Tawau Airport

Tawau Airport (Malay: Lapangan Terbang Tawau) (IATA: TWU, ICAO: WBKW) is an airport located 15 nautical miles (28 km; 17 mi) north east of Tawau, a town in the state of Sabah in Malaysia. It is the second airport in Sabah with immigration counters for international flights. The new runway could cater for aircraft as big as Airbus series. Like other airports in the country, Tawau Airport is under the management of Malaysia Airports Holdings Berhad. Tawau airport is the nearest airport to the diving islands of Sipadan, Mabul and Kapalai.

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Tawau

Tawau (Malaysian pronunciation: [ˈta wau], Jawi: تاواو‎, Chinese: 斗湖; pinyin: Dǒu Hú) formerly known as Tawao, is the third-largest town in Sabah, after Kota Kinabalu City and Sandakan, and lies on the south-eastern coast of Borneo in Malaysia. It is the administrative centre of Tawau Division which is bordered by the Sulu Sea to the east, the Celebes Sea to the south at Cowie Bay and shares a border with North Kalimantan. The town had an estimated population as of 2010 of 113,809, while the whole municipality area had a population of 397,673. Before the founding of Tawau, the region around it was the subject of dispute between the British and Dutch spheres of influence. In 1893, the first British merchant vessel sailed into Tawau, marking the opening of the town's sea port. In 1898, the British set up a settlement in Tawau. The British North Borneo Chartered Company (BNBC) accelerated growth of the settlement's population by encouraging the immigration of Chinese. Consequent to the Japanese occupation of North Borneo, the Allied forces bombed the town, in mid-1944, razing it to the ground. After the Japanese surrender in 1945, 2,900 Japanese soldiers in Tawau became prisoners of war and were transferred to Jesselton. Tawau was rebuilt after the war and by the end of 1947 the economy was restored back into its pre-war status. Tawau was also the main point of conflict during the Indonesia–Malaysia confrontation from 1963 to 1966. During that time, it was garrisoned by the British Special Boats Section, and guarded by Australian Destroyers and combat aircraft. In December 1963, Tawau was bombed twice by Indonesia and shootings occurred across the Tawau-Sebatik Island international border. Indonesians were found trying to poison the town's water supply. In January 1965, a curfew was imposed to prevent Indonesian attackers from making contact with Indonesians living in the town. While in June 1965, another attempted invasion by the Indonesian forces was repelled by bombardment by an Australian Destroyer. Military conflict finally ended in December 1966. Among the tourist attractions in Tawau are: The Tawau International Cultural Festival, Tawau Bell Tower, Japanese War Cemetery, Confrontation Memorial, Teck Guan Cocoa Museum, Tawau Hills National Park, Bukit Gemok, and Tawau Tanjung Markets. The main economic activities of the town are: timber, cocoa, oil palm plantations, and prawn farming.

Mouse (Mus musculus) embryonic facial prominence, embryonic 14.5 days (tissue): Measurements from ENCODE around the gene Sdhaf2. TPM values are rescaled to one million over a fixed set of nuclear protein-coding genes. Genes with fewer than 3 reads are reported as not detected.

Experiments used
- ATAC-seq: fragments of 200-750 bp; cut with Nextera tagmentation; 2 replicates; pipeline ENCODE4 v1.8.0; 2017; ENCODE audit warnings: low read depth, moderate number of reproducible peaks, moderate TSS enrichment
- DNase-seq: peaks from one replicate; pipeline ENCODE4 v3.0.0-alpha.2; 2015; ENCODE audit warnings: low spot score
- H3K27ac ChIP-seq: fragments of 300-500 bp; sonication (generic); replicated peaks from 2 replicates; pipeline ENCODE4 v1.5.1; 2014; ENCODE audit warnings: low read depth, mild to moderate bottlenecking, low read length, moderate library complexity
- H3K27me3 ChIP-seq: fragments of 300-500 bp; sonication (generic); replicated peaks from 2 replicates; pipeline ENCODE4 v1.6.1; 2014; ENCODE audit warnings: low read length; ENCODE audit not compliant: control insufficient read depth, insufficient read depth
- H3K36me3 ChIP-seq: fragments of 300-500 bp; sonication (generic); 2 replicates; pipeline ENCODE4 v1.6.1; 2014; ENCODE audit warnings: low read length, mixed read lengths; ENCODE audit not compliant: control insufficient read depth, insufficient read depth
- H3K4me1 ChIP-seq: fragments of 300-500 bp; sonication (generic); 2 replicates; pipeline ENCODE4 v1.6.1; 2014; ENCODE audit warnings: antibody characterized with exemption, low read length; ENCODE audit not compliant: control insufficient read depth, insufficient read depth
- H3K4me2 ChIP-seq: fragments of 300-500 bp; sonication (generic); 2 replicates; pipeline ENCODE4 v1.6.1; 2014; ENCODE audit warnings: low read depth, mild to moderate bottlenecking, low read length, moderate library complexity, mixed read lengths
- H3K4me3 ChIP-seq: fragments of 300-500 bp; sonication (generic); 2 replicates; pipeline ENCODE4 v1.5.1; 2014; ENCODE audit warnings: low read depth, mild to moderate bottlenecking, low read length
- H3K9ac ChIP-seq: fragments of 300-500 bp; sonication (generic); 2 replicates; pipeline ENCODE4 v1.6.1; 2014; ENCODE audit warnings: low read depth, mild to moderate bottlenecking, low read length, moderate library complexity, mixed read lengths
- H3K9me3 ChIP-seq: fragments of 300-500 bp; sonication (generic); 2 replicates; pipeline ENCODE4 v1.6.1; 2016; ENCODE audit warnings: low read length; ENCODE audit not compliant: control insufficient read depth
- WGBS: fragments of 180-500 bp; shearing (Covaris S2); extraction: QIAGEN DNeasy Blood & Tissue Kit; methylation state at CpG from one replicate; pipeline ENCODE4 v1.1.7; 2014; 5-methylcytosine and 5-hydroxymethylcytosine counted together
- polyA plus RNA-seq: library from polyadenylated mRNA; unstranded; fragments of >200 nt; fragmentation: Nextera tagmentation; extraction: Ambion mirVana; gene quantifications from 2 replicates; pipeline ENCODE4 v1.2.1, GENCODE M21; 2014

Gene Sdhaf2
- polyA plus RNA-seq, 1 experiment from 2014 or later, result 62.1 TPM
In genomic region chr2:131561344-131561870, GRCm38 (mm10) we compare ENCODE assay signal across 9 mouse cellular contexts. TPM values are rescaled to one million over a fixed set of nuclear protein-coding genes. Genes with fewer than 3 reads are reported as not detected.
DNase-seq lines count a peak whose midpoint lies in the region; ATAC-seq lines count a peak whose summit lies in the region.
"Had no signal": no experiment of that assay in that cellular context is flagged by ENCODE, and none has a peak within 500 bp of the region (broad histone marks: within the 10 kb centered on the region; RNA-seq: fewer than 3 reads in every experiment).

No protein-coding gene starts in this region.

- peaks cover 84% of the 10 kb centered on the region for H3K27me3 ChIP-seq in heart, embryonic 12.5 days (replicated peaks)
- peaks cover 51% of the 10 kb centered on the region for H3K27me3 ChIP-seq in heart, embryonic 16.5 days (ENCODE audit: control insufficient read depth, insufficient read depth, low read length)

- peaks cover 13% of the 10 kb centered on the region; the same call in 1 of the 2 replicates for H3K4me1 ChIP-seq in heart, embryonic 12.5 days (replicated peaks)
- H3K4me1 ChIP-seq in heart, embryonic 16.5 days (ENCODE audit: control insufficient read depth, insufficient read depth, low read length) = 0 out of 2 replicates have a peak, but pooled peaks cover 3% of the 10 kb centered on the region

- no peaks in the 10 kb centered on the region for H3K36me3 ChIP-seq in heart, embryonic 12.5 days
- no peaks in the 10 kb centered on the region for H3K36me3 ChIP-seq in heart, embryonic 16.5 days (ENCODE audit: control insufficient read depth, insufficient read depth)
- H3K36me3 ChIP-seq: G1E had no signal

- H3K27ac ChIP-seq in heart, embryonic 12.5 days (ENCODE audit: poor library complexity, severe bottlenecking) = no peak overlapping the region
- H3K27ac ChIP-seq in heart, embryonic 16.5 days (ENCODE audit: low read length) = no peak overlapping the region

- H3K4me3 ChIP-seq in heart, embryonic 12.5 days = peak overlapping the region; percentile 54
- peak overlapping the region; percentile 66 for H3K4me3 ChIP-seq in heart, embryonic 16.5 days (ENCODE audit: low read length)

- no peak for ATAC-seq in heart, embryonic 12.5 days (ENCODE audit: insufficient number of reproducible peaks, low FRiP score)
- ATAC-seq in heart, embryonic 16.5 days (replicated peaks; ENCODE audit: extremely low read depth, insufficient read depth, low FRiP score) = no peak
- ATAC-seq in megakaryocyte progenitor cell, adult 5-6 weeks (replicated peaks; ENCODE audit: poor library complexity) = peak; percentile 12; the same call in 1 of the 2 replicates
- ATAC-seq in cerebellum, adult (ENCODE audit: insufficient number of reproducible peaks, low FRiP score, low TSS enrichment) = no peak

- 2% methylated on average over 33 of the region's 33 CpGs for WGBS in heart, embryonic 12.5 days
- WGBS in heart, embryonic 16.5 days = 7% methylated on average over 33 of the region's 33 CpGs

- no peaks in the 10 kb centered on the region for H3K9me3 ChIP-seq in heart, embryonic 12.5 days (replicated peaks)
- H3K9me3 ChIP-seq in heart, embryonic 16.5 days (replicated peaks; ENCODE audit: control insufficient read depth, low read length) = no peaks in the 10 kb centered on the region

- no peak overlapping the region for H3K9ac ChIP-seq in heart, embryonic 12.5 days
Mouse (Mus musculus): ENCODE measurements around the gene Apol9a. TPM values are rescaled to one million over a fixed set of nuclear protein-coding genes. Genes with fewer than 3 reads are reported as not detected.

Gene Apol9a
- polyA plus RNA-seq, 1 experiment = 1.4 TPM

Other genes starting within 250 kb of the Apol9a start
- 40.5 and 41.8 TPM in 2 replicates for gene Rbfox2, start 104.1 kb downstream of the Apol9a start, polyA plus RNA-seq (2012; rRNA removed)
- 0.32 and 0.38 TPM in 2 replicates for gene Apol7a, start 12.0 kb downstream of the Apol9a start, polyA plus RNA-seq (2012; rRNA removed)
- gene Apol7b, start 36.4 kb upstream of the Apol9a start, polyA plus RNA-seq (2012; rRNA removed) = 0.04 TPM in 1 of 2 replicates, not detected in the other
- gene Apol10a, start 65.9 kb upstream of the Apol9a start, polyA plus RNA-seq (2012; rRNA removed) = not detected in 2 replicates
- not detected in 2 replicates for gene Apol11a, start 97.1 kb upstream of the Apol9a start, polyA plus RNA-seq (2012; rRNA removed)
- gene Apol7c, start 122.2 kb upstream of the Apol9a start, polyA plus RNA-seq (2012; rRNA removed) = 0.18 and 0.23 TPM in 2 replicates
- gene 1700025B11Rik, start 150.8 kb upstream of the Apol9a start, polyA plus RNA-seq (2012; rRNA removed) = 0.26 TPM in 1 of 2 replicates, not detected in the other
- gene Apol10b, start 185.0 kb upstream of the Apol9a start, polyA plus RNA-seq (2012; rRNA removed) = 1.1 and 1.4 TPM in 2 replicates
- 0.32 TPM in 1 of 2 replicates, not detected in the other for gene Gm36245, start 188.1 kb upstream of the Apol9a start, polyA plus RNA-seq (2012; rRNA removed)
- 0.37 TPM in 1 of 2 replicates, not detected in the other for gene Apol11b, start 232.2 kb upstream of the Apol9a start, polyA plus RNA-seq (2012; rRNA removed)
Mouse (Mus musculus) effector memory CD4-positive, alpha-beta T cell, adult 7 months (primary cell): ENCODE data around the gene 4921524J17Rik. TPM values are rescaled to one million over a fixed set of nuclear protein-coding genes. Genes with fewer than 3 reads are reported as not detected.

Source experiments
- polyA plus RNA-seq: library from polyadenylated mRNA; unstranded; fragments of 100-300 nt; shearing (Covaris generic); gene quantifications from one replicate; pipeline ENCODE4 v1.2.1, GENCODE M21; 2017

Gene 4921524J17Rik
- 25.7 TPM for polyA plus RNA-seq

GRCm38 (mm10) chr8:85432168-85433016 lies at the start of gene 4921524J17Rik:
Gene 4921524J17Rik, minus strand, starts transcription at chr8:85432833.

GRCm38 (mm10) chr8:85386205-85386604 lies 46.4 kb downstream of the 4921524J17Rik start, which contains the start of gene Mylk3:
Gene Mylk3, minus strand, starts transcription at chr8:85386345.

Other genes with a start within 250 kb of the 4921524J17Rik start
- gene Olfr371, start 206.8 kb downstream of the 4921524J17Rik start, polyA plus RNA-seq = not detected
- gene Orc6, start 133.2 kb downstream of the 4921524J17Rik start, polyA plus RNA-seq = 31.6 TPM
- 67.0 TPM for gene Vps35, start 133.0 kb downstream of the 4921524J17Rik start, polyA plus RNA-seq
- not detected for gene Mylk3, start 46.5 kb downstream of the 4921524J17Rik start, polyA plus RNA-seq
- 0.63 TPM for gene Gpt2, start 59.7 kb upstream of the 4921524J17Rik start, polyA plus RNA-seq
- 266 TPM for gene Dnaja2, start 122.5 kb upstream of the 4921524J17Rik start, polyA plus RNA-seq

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Direct flights from Tawau

Lowest tax-include fare (oneway) (USD)

Kota Kinabalu From $13 (Tax incl.)

  • AirAsia (AK)
  • firefly (FY)

Kuala Lumpur From $27 (Tax incl.)

  • AirAsia (AK)
  • firefly (FY)